Friday, November 18, 2016

How the Cold War Ended 17: Pop Culture Invades, Influences and Embolds

In the 1940s American jazz made its way across the world, and even the Soviet satellites couldn't keep it out of their country. Musicians in Prague Czechoslovakia developed their own version and the party line was tolerant; but then came Elvis and the Beatles--and with their music a counterculture of rebellion, free expression, drugs and long hair. Even Alan Ginsburg visited Prague and preached his poetry for freedom and free love.

Pop bands who combined the sounds of the fifties and sixties, came alive in Prague. When the Prague Spring of 1968 squelched the dissident voices, there was one band that wouldn't go away. Their licenses to perform were revoked; it became illegal to have concerts--but they persisted. Plastic People of the Universe became a voice for the quest of freedom.

They insisted, persisted, when concrete walls were put before them. They continued to create, to hold concerts, even when they had to go underground. Fans would walk miles to an abandoned farmhouse for the chance to witness free expression. The human mind and soul must create, must speak.

Their anti-party shenanigans caught up with them. At least three of the band members spent time in prison, but they never lost the fight. While imprisoned, they fueled the nation with more animosity, more desire to become a free people. It was only a matter of time and time included the playwright and poet Vaclav Havel. He started writing revolt literature. He too was imprisoned. For four years, he used his excessive thinking time to create and protest. His works were smuggled to the people. His works infused the rebellious with different ideas about successful protest. He knew the physical fight was pointless--the country was up against the iron fist of the Soviet Union, but all the tanks, bombs and guns can't beat the spirit that longs for freedom. He wrote of a different kind of insurgency:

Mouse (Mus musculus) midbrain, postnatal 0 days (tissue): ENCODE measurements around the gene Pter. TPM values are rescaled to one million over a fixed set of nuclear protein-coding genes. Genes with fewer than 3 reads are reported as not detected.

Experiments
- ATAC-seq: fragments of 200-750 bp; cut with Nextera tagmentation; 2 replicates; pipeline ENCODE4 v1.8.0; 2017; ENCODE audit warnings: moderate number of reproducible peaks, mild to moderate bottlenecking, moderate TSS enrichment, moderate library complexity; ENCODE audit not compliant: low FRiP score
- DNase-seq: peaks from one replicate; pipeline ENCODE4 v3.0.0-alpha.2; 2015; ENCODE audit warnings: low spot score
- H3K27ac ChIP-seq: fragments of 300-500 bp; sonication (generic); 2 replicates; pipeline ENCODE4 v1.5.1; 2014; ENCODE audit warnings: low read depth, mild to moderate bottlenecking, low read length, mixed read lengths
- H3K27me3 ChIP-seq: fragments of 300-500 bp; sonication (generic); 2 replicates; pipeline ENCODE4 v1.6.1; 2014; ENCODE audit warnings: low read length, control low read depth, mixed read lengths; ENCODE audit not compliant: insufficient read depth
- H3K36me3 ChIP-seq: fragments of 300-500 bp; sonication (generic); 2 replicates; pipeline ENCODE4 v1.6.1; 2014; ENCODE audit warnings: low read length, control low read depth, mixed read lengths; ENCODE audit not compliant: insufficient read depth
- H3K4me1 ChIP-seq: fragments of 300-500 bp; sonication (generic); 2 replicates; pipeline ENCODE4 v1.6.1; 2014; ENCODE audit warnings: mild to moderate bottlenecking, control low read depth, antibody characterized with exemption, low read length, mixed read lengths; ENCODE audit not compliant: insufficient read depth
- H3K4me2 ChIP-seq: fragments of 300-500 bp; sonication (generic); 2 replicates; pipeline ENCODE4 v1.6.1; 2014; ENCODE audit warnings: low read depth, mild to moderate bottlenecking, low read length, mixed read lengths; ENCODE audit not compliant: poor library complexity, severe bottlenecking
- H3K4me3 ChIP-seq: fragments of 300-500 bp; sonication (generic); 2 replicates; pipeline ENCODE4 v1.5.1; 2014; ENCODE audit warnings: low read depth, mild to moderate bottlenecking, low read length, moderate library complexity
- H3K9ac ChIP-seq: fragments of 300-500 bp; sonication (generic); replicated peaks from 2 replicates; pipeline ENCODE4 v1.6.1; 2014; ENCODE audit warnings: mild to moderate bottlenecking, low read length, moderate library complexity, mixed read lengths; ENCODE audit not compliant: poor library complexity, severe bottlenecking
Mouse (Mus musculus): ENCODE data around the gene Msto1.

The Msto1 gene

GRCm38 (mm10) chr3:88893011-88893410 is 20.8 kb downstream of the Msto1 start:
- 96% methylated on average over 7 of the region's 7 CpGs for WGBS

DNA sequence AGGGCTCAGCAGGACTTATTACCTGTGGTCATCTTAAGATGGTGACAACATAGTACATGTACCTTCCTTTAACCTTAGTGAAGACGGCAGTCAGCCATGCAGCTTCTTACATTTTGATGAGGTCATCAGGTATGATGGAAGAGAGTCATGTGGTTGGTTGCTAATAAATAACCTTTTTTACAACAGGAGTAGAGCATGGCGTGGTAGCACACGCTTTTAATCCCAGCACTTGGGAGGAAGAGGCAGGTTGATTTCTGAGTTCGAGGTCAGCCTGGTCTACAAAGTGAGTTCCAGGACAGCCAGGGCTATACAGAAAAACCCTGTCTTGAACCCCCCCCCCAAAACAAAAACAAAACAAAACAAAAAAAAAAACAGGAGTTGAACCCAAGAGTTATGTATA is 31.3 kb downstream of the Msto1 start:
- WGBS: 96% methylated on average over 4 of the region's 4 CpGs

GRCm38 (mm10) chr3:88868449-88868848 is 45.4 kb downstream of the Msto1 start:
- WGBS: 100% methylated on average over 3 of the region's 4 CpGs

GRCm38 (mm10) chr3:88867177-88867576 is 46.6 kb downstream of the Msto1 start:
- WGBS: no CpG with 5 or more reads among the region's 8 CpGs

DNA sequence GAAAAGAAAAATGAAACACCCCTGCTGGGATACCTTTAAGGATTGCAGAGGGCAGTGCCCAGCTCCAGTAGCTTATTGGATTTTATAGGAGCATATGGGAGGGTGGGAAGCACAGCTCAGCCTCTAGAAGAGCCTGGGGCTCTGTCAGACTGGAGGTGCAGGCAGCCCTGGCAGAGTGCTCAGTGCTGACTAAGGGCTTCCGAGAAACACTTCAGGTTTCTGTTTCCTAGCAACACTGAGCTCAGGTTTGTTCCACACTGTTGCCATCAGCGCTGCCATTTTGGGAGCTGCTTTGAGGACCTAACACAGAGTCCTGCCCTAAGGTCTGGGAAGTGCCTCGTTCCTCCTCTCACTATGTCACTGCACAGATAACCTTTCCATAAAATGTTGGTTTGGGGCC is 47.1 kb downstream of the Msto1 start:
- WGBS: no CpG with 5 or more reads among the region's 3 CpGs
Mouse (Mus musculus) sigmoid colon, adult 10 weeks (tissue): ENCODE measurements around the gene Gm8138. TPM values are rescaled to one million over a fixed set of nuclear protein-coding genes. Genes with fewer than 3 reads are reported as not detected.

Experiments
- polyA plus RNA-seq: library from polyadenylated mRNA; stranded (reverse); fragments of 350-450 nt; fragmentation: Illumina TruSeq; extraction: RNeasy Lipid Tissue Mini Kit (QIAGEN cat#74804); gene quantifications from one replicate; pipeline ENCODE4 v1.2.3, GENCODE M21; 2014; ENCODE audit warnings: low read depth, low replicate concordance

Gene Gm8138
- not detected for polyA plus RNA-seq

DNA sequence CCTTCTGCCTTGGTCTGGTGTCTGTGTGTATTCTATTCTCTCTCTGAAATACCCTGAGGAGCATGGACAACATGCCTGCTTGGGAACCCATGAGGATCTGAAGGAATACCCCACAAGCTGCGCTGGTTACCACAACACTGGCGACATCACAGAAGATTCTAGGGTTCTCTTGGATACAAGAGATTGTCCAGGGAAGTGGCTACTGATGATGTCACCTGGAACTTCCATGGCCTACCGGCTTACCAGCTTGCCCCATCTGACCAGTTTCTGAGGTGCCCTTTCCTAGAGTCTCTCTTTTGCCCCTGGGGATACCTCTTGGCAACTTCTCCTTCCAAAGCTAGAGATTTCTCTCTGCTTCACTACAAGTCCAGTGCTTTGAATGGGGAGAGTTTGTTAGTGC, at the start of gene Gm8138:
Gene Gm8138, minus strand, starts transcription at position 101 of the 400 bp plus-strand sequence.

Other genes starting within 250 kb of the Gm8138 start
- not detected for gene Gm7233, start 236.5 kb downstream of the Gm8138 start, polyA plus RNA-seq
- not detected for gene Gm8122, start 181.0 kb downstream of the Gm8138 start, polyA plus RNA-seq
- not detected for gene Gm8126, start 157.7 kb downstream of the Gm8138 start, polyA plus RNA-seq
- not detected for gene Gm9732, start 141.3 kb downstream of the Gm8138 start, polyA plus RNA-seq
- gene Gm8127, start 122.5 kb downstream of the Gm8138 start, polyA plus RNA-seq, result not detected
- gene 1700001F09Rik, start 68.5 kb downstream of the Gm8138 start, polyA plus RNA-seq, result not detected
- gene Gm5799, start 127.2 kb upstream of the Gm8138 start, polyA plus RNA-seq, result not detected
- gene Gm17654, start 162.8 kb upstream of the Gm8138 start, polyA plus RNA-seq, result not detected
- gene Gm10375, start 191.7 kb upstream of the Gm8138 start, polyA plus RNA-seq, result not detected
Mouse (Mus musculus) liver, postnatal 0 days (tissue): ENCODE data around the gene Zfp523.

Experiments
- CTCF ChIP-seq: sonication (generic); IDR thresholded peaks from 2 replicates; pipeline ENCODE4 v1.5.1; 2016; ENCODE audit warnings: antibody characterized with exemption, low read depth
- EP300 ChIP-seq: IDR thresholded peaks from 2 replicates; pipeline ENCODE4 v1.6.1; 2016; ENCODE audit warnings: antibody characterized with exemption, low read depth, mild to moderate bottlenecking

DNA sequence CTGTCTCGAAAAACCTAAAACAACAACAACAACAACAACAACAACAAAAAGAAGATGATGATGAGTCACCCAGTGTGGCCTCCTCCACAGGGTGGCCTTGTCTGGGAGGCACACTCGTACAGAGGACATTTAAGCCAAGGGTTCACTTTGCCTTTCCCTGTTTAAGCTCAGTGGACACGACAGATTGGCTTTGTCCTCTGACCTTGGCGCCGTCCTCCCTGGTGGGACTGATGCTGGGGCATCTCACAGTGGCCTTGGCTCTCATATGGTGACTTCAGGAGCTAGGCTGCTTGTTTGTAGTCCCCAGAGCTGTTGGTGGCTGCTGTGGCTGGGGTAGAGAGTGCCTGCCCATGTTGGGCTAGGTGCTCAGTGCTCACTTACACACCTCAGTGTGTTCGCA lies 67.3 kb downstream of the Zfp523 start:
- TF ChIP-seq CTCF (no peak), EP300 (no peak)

“That gave Havel the motive and the time, through his essays and plays to become the most the most influential chronicler of his generations disillusionment with communism. He was, it has been said, a Lennonist rather than a Leninist.— He did not call for outright resistance: given the state’s police powers, there would have been little point in that. Instead he encouraged something more subtle, developing standards for individual behavior apart from those of the state. People who failed to do this, he wrote, “confirm the system, fulfill the system, make the system, are the system.” But people who were true to what they themselves believed—even in so small a matter as a brewer deciding to brew better beer than the official regulations called for—could ultimately subvert thee system.” John Gaddis, writes of Vaclav Havel

Havel challenged his people to be better. Better than the system.

 Vaclav Havel at the time of his arrest.

When the Soviet Union did fall, Havel became its president from 1989-1992. When the country split into the Czech Republic and Slovakia, he served his people again until 2003.